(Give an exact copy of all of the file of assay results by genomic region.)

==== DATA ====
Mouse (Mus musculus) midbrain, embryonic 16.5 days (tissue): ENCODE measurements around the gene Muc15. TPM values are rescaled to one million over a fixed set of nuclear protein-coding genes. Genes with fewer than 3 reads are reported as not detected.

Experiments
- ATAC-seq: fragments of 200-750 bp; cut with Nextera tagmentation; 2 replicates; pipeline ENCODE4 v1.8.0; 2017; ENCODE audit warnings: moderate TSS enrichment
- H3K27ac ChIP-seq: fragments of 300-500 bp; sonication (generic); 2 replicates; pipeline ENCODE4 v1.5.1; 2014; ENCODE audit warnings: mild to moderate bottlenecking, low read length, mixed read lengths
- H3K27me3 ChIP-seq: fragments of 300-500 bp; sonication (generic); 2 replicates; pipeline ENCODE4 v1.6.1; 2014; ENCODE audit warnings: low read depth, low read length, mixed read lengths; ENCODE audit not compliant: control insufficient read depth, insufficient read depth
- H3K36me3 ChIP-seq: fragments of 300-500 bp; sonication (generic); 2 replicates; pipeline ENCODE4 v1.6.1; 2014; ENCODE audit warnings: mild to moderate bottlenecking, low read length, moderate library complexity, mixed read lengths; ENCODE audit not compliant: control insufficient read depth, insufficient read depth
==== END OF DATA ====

Mouse (Mus musculus) midbrain, embryonic 16.5 days (tissue): ENCODE measurements around the gene Muc15. TPM values are rescaled to one million over a fixed set of nuclear protein-coding genes. Genes with fewer than 3 reads are reported as not detected.

Experiments
- ATAC-seq: fragments of 200-750 bp; cut with Nextera tagmentation; 2 replicates; pipeline ENCODE4 v1.8.0; 2017; ENCODE audit warnings: moderate TSS enrichment
- H3K27ac ChIP-seq: fragments of 300-500 bp; sonication (generic); 2 replicates; pipeline ENCODE4 v1.5.1; 2014; ENCODE audit warnings: mild to moderate bottlenecking, low read length, mixed read lengths
- H3K27me3 ChIP-seq: fragments of 300-500 bp; sonication (generic); 2 replicates; pipeline ENCODE4 v1.6.1; 2014; ENCODE audit warnings: low read depth, low read length, mixed read lengths; ENCODE audit not compliant: control insufficient read depth, insufficient read depth
- H3K36me3 ChIP-seq: fragments of 300-500 bp; sonication (generic); 2 replicates; pipeline ENCODE4 v1.6.1; 2014; ENCODE audit warnings: mild to moderate bottlenecking, low read length, moderate library complexity, mixed read lengths; ENCODE audit not compliant: control insufficient read depth, insufficient read depth